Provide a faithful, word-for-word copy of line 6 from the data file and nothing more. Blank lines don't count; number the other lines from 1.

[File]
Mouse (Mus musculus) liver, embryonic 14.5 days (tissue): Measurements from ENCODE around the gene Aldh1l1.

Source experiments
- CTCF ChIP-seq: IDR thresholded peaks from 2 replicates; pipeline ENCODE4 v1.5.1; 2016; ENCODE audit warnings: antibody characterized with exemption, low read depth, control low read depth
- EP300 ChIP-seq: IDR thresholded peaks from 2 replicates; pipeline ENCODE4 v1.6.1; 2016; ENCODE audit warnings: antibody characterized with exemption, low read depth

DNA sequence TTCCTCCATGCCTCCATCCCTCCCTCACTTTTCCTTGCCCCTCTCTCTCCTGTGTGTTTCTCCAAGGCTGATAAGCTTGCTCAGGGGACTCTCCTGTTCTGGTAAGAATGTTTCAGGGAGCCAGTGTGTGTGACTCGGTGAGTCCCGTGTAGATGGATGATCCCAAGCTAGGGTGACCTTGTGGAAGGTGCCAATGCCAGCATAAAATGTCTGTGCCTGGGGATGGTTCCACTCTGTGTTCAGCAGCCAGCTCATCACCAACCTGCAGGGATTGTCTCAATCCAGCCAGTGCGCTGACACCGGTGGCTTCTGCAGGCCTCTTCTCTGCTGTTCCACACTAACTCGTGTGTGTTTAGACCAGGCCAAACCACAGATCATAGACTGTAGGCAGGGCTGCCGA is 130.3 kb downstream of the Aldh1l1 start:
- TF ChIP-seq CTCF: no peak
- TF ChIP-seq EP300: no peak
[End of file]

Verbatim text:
- TF ChIP-seq CTCF: no peak